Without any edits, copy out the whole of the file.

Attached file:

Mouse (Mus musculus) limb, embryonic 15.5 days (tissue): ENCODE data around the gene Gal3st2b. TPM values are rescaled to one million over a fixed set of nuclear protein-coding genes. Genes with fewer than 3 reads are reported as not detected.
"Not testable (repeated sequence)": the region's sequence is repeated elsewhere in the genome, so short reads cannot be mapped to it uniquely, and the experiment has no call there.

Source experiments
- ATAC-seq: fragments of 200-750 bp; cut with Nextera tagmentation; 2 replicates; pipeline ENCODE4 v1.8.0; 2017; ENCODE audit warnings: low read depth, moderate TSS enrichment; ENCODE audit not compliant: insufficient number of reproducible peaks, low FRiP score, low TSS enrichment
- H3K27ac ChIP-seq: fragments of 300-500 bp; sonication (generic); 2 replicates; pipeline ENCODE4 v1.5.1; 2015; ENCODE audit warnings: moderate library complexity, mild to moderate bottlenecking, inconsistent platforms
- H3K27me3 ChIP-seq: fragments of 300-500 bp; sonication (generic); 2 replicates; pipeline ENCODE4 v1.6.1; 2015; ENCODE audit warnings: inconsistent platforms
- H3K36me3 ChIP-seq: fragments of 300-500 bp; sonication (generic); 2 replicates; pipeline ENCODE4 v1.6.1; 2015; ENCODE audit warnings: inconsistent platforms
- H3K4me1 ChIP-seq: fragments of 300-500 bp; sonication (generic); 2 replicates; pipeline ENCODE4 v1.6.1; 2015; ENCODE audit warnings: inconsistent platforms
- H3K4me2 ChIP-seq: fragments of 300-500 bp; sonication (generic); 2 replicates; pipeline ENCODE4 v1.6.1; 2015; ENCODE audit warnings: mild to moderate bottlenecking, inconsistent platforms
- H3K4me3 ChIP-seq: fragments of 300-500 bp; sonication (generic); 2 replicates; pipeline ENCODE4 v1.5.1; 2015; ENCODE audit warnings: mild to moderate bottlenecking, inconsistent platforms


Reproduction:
Mouse (Mus musculus) limb, embryonic 15.5 days (tissue): ENCODE data around the gene Gal3st2b. TPM values are rescaled to one million over a fixed set of nuclear protein-coding genes. Genes with fewer than 3 reads are reported as not detected.
"Not testable (repeated sequence)": the region's sequence is repeated elsewhere in the genome, so short reads cannot be mapped to it uniquely, and the experiment has no call there.

Source experiments
- ATAC-seq: fragments of 200-750 bp; cut with Nextera tagmentation; 2 replicates; pipeline ENCODE4 v1.8.0; 2017; ENCODE audit warnings: low read depth, moderate TSS enrichment; ENCODE audit not compliant: insufficient number of reproducible peaks, low FRiP score, low TSS enrichment
- H3K27ac ChIP-seq: fragments of 300-500 bp; sonication (generic); 2 replicates; pipeline ENCODE4 v1.5.1; 2015; ENCODE audit warnings: moderate library complexity, mild to moderate bottlenecking, inconsistent platforms
- H3K27me3 ChIP-seq: fragments of 300-500 bp; sonication (generic); 2 replicates; pipeline ENCODE4 v1.6.1; 2015; ENCODE audit warnings: inconsistent platforms
- H3K36me3 ChIP-seq: fragments of 300-500 bp; sonication (generic); 2 replicates; pipeline ENCODE4 v1.6.1; 2015; ENCODE audit warnings: inconsistent platforms
- H3K4me1 ChIP-seq: fragments of 300-500 bp; sonication (generic); 2 replicates; pipeline ENCODE4 v1.6.1; 2015; ENCODE audit warnings: inconsistent platforms
- H3K4me2 ChIP-seq: fragments of 300-500 bp; sonication (generic); 2 replicates; pipeline ENCODE4 v1.6.1; 2015; ENCODE audit warnings: mild to moderate bottlenecking, inconsistent platforms
- H3K4me3 ChIP-seq: fragments of 300-500 bp; sonication (generic); 2 replicates; pipeline ENCODE4 v1.5.1; 2015; ENCODE audit warnings: mild to moderate bottlenecking, inconsistent platforms